Indigo naturalis documented as a therapy for moderate psoriasis


Indigo naturalis (known as Qing Dai in traditional Chinese medicine) has long been used as a natural treatment for inflammatory conditions, such as psoriasis. In a randomized, double-blind, placebo-controlled study published in the journal BMC Complementary and Alternative Medicine, researchers in the U.S. and Taiwan looked at the molecular profile of Indigo naturalis treatment and impacted pathways.

  • For the study, the research team used Indigo naturalis as topical monotherapy to treat 24 people with moderate psoriasis.
  • The participants were divided into two groups: eight of them were assigned to the placebo group, while the remaining 16 belonged to the Indigo naturalis treatment group.
  • The researchers instructed the patients to use the topical ointment twice every day for eight weeks or until the skin completely healed from psoriasis, with one week of follow-up.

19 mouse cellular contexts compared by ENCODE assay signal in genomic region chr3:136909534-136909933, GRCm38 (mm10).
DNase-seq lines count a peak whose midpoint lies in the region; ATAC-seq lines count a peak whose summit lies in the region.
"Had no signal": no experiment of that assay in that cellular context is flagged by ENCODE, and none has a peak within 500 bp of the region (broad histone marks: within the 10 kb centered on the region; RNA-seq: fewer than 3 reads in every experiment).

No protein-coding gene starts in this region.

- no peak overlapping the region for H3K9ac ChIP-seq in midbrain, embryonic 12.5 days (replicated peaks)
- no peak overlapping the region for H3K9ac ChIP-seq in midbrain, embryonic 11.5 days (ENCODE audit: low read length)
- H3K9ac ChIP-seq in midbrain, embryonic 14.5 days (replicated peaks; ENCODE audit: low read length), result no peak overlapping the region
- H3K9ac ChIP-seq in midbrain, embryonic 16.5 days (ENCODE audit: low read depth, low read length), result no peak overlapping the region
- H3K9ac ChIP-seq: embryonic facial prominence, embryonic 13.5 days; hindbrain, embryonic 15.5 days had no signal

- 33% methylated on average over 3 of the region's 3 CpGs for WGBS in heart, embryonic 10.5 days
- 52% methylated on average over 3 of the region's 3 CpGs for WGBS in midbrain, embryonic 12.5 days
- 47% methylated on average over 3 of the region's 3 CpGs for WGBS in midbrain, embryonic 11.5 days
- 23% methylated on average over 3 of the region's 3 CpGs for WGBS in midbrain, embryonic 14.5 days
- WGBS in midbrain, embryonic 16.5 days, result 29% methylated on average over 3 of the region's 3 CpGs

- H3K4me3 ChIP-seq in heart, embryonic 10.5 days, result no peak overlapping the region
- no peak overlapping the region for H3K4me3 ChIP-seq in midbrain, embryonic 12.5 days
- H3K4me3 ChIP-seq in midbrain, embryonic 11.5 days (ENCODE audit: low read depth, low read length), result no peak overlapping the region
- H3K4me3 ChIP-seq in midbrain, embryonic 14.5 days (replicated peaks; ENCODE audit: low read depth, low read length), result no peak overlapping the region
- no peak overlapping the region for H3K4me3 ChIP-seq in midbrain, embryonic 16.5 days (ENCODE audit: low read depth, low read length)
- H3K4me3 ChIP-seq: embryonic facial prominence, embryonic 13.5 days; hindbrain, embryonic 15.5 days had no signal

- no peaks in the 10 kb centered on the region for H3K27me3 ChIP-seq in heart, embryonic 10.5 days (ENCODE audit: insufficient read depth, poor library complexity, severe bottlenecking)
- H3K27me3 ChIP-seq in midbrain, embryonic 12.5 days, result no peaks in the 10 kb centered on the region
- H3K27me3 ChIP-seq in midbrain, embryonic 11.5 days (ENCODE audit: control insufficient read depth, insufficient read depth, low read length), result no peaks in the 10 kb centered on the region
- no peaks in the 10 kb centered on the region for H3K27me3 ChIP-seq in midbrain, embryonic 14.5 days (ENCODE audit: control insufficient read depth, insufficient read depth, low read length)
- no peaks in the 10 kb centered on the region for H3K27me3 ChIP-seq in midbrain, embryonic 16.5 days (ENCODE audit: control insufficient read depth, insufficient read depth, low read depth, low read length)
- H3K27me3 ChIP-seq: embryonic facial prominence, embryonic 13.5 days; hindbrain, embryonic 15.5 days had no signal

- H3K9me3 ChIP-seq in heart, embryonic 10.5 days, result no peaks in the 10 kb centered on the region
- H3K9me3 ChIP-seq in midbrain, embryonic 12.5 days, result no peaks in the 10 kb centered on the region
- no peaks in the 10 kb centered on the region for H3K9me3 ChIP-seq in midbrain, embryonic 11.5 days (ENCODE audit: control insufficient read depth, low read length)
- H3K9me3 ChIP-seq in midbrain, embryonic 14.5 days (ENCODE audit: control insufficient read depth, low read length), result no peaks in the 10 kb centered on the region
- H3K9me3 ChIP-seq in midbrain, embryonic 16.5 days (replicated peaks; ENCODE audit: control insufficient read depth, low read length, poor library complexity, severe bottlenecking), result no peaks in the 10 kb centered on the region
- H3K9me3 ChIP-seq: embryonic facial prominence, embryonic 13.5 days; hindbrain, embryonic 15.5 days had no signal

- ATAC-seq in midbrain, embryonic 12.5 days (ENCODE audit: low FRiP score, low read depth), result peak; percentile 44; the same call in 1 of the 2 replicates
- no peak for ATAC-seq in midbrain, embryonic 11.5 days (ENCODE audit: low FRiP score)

• Results revealed that the treatment of Indigo naturalis resulted in significant improvements in Psoriasis Area and Severity Index (PASI) scores, which means that it improved psoriasis in patients.
  • In addition, the researchers found that the pro-inflammatory cytokine¬†interleukin (IL)-17 was a gene expression signature of moderate psoriasis from the baseline skin biopsies.
  • The topical administration of Indigo naturalis suppressed the IL-17 pathway. This inhibitory effect against the IL-17 pathway was exhibited by tryptanthrin, a component of Indigo naturalis.

In conclusion, the findings of the study suggested that moderate psoriasis can be improved with the use of Indigo naturalis as a topical treatment.

Read the full text of the study at this link.

To read more stories on traditional Chinese medicines, visit ChineseMedicine.news today.

Journal Reference:

Cheng HM, Wu YC, Wang QM, Song M, Wu J, Chen D, Li K, Wadman E, Kao ST, … Huang CC. CLINICAL EFFICACY OF INDIGO NATURALIS AS ATOPICAL AGENT IN MODERATE PSORIASIS. BMC Complementary and Alternative Medicine. 23 August 2017; 17(439). DOI: 10.1186/s12906-017-1947-1



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